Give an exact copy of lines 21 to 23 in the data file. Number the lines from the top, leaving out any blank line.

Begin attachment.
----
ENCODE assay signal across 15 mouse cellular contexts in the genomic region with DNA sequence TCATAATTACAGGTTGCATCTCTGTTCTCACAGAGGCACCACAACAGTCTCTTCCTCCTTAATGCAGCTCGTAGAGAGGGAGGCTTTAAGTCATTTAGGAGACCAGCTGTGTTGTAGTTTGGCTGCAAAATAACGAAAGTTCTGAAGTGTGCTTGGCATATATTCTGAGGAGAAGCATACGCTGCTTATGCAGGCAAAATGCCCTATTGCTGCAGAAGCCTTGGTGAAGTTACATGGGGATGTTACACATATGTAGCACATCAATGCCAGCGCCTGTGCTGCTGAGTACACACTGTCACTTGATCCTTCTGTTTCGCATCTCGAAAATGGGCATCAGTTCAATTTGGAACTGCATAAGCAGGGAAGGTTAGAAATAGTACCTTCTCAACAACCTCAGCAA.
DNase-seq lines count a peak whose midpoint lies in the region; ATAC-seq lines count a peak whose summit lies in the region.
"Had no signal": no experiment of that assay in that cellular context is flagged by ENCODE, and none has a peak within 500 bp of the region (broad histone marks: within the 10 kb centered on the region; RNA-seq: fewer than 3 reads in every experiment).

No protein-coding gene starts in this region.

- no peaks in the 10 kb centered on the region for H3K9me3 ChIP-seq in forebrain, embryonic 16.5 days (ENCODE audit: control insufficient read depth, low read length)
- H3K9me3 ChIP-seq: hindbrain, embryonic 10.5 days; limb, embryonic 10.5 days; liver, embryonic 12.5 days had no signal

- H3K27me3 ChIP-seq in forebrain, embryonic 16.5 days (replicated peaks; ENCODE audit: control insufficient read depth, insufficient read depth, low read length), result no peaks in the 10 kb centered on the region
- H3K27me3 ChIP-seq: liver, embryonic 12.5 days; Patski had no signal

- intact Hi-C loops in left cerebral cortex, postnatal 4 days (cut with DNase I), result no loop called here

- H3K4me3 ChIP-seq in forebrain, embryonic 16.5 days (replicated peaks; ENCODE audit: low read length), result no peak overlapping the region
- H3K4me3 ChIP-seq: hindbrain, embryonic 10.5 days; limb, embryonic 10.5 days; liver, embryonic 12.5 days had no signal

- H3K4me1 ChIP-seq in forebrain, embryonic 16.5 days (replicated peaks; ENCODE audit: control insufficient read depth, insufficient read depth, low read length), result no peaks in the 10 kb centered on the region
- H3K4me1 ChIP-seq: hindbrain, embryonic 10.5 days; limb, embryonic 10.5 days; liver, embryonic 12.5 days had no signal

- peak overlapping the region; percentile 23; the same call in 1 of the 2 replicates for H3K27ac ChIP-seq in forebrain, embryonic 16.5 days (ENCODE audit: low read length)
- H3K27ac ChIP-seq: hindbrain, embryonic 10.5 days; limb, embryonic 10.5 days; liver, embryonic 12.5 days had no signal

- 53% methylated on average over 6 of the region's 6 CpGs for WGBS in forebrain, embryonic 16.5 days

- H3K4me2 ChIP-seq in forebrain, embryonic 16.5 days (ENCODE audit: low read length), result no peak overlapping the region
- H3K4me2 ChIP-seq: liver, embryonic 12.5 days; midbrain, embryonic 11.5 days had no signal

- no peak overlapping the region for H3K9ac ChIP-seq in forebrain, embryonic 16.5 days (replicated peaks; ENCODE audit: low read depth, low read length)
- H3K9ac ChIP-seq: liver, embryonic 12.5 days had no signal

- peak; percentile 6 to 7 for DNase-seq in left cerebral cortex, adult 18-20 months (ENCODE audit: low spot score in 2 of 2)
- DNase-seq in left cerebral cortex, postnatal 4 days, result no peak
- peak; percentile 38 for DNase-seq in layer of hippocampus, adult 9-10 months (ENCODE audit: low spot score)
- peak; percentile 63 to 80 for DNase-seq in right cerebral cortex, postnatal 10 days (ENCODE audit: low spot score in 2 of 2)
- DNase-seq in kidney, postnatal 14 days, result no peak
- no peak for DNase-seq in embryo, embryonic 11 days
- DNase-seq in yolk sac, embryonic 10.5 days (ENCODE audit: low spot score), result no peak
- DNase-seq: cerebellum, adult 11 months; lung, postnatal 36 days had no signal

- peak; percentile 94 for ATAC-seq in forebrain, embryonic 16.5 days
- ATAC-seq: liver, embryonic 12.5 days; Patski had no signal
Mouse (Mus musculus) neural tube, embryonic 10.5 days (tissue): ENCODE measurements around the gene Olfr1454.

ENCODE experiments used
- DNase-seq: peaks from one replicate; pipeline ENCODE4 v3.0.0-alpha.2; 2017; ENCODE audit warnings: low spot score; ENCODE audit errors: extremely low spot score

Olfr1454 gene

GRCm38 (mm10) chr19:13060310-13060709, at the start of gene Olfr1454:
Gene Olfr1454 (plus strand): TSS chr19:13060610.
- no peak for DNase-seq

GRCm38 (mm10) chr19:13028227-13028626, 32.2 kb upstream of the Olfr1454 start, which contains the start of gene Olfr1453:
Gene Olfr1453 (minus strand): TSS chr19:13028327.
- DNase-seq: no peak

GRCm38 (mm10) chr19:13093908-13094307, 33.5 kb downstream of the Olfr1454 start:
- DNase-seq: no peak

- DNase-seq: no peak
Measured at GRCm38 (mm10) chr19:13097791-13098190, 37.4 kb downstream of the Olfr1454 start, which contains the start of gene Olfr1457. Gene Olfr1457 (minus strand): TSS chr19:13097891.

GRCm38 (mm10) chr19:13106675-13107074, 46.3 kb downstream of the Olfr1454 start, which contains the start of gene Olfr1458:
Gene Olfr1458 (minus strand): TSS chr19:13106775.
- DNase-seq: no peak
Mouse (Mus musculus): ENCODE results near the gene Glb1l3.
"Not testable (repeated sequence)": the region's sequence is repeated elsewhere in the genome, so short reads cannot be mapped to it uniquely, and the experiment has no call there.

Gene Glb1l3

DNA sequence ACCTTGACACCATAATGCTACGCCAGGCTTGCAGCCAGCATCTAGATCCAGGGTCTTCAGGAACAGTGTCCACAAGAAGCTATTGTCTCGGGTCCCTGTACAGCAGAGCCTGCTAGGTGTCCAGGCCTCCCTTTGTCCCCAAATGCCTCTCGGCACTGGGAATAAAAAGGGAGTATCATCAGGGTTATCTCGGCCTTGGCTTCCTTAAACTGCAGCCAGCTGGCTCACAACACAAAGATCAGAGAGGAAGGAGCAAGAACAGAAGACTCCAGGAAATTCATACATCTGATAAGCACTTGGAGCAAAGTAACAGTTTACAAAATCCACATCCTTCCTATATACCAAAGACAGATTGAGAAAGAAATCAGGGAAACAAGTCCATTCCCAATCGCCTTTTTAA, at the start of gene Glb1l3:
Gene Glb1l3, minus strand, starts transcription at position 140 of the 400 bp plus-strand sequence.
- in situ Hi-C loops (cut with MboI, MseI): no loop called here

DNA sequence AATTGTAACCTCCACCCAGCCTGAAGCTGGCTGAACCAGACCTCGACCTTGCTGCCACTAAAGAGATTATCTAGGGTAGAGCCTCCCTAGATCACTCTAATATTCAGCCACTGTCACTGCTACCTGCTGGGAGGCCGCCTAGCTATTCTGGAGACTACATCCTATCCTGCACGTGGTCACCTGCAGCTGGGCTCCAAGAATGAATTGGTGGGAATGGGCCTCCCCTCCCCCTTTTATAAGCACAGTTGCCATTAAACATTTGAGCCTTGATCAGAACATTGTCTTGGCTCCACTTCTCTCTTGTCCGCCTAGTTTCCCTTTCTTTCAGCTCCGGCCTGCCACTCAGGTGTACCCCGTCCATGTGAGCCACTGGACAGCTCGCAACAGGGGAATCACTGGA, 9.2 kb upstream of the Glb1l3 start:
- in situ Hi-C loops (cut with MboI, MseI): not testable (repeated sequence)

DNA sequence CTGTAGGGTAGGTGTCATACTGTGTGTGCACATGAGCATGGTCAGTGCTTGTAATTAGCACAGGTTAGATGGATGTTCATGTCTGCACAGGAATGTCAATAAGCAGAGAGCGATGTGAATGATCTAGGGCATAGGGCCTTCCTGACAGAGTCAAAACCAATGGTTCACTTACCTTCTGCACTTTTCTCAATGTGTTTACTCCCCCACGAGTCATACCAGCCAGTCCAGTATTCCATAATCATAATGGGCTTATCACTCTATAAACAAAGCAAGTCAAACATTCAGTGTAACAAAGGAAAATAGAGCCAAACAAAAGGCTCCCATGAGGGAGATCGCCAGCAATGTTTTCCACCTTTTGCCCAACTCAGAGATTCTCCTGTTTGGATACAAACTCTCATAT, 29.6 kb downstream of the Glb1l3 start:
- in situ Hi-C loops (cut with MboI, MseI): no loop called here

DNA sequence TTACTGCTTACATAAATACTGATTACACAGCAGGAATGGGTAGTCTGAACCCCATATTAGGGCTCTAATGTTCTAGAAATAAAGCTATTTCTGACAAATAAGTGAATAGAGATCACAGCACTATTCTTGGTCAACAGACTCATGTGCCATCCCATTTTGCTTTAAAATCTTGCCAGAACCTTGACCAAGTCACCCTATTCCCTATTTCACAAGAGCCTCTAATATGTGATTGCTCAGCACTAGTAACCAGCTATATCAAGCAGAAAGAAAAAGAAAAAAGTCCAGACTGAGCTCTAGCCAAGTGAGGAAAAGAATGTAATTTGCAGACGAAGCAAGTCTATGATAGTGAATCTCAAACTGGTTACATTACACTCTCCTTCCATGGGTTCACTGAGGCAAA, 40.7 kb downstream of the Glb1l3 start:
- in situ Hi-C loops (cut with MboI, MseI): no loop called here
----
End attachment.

- peak; percentile 6 to 7 for DNase-seq in left cerebral cortex, adult 18-20 months (ENCODE audit: low spot score in 2 of 2)
- DNase-seq in left cerebral cortex, postnatal 4 days, result no peak
- peak; percentile 38 for DNase-seq in layer of hippocampus, adult 9-10 months (ENCODE audit: low spot score)